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Tue December 17, 2013
Heinrich Agrees With Ruling On NSA Program
U.S. Senator Martin Heinrich (D-N.M) issued the following statement regarding a decision by Judge Richard Leon of the U.S. District Court for the District of Columbia granting the plaintiffs a preliminary injunction to block the gathering of their telephone data because a program that collects Americans telephone records in bulk is likely unconstitutional:
"I agree with Judge Leon's view that the framers of our Constitution would be alarmed by the collection and long-term retention of personal information about millions of innocent Americans for a program that has added little of value to the fight against terrorism. We have allowed the intelligence community to stray from what the framers had in mind when they wrote the Fourth Amendment and were dealing directly with government overreach. It's increasingly clear that some of the NSA's current efforts are unnecessary, and possibly unlawful. I will continue fighting to end this bulk metadata collection program, and am confident that we can find a way to balance our civil liberties while also protecting our nation from terrorist threats."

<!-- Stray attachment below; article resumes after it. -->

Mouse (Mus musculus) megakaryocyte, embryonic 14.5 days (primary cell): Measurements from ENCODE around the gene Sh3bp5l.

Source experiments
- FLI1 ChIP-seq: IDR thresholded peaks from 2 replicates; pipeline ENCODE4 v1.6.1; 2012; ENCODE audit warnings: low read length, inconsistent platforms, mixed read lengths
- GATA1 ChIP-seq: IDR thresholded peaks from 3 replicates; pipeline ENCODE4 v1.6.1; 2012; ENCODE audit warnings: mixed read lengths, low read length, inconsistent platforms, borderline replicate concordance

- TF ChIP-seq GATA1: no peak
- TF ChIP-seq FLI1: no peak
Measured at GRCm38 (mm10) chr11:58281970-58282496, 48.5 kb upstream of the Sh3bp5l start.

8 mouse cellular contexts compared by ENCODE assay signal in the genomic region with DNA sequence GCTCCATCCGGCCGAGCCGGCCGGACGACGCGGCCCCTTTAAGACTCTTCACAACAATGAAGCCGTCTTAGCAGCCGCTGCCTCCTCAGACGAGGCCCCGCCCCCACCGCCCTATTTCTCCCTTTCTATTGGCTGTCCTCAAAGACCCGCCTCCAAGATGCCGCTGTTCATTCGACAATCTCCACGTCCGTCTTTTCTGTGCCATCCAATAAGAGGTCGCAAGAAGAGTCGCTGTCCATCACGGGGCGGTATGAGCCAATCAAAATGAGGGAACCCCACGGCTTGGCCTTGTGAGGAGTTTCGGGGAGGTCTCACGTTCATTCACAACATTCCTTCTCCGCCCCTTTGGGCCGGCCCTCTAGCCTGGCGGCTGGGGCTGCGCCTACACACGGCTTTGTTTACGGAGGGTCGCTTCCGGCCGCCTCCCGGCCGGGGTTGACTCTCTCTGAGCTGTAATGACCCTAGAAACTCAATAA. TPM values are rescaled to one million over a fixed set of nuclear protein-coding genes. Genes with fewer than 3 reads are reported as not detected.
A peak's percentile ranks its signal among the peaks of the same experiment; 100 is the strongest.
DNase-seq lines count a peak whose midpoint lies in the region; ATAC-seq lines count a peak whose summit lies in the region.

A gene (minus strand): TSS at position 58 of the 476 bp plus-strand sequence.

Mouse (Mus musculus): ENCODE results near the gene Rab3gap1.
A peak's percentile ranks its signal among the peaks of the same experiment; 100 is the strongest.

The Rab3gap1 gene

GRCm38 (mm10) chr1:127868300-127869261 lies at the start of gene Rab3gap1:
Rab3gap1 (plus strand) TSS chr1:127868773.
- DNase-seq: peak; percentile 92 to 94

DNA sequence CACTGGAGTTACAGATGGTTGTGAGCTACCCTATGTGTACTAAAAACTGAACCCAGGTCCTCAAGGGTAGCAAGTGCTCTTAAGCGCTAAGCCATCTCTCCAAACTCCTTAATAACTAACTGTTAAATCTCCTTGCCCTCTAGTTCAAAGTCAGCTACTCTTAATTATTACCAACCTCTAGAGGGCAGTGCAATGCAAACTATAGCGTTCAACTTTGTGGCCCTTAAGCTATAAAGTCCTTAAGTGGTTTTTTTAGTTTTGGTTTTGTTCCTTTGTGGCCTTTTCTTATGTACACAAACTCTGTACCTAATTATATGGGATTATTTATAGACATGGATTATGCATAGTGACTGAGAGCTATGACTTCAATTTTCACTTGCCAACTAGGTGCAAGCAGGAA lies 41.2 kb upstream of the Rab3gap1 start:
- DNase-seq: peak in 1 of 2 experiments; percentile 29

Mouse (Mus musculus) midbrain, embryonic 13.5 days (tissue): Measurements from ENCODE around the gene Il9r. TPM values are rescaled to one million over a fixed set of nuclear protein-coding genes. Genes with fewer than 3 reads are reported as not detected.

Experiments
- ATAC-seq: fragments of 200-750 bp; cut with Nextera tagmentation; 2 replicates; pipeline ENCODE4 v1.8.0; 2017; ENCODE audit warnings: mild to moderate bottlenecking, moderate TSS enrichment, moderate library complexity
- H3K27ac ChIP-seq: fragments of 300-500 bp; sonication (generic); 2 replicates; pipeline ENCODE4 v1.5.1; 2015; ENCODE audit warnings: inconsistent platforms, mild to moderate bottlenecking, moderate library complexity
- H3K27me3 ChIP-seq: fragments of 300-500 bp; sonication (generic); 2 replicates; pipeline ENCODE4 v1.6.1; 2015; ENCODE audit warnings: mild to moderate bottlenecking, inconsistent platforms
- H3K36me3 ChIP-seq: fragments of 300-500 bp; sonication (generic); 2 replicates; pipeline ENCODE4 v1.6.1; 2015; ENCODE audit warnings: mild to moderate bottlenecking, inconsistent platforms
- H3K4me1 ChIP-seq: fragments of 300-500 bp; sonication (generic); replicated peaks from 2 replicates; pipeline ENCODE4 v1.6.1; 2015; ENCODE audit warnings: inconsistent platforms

A member of the Senate Select Committee on Intelligence (SSCI), Senator Heinrich has been working to prohibit the National Security Agency (N.S.A.) from collecting Americans' information in bulk. During a closed meeting of the SSCI on Oct. 31, 2013 to consider legislation concerning the intelligence community's information gathering powers, he offered an amendment that would have prohibited the NSA from collecting Americans' cellphone location information in bulk, while still permitting the government to acquire this information with an individualized warrant. The amendment failed by a 7-8 vote. Read the published committee report.
Senator Heinrich is also an original cosponsor of the USA FREEDOM Act, which would end the bulk collection of Americans' phone and other communications records under Section 215 of the USA PATRIOT Act and ensure that other authorities cannot be used to justify similar widespread collection. The bill also provides more safeguards against searches of Americans' communications collected in the course of targeting foreigners as authorized by the FISA Amendments Act.